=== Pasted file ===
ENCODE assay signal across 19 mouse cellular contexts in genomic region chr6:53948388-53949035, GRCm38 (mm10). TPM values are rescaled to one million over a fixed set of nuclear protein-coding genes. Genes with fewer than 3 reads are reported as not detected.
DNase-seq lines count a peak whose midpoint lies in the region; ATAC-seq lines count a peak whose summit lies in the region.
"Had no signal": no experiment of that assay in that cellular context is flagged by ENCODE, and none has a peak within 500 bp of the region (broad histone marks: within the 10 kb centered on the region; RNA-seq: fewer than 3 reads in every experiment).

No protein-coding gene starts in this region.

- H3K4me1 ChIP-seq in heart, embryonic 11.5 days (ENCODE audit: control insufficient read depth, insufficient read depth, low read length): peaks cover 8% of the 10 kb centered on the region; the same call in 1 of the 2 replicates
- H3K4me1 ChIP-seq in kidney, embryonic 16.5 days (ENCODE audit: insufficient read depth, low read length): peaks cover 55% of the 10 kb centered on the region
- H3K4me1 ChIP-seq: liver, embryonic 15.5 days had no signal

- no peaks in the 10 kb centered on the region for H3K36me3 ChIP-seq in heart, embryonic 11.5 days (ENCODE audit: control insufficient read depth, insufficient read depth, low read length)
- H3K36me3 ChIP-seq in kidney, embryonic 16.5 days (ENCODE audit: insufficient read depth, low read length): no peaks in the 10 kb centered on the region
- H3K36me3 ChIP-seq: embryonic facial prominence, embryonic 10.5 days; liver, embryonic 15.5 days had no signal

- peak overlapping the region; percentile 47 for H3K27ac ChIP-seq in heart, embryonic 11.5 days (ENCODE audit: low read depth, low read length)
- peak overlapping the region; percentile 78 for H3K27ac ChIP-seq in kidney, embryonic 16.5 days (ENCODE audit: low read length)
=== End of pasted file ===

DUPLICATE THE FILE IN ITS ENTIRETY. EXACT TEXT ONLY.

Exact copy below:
ENCODE assay signal across 19 mouse cellular contexts in genomic region chr6:53948388-53949035, GRCm38 (mm10). TPM values are rescaled to one million over a fixed set of nuclear protein-coding genes. Genes with fewer than 3 reads are reported as not detected.
DNase-seq lines count a peak whose midpoint lies in the region; ATAC-seq lines count a peak whose summit lies in the region.
"Had no signal": no experiment of that assay in that cellular context is flagged by ENCODE, and none has a peak within 500 bp of the region (broad histone marks: within the 10 kb centered on the region; RNA-seq: fewer than 3 reads in every experiment).

No protein-coding gene starts in this region.

- H3K4me1 ChIP-seq in heart, embryonic 11.5 days (ENCODE audit: control insufficient read depth, insufficient read depth, low read length): peaks cover 8% of the 10 kb centered on the region; the same call in 1 of the 2 replicates
- H3K4me1 ChIP-seq in kidney, embryonic 16.5 days (ENCODE audit: insufficient read depth, low read length): peaks cover 55% of the 10 kb centered on the region
- H3K4me1 ChIP-seq: liver, embryonic 15.5 days had no signal

- no peaks in the 10 kb centered on the region for H3K36me3 ChIP-seq in heart, embryonic 11.5 days (ENCODE audit: control insufficient read depth, insufficient read depth, low read length)
- H3K36me3 ChIP-seq in kidney, embryonic 16.5 days (ENCODE audit: insufficient read depth, low read length): no peaks in the 10 kb centered on the region
- H3K36me3 ChIP-seq: embryonic facial prominence, embryonic 10.5 days; liver, embryonic 15.5 days had no signal

- peak overlapping the region; percentile 47 for H3K27ac ChIP-seq in heart, embryonic 11.5 days (ENCODE audit: low read depth, low read length)
- peak overlapping the region; percentile 78 for H3K27ac ChIP-seq in kidney, embryonic 16.5 days (ENCODE audit: low read length)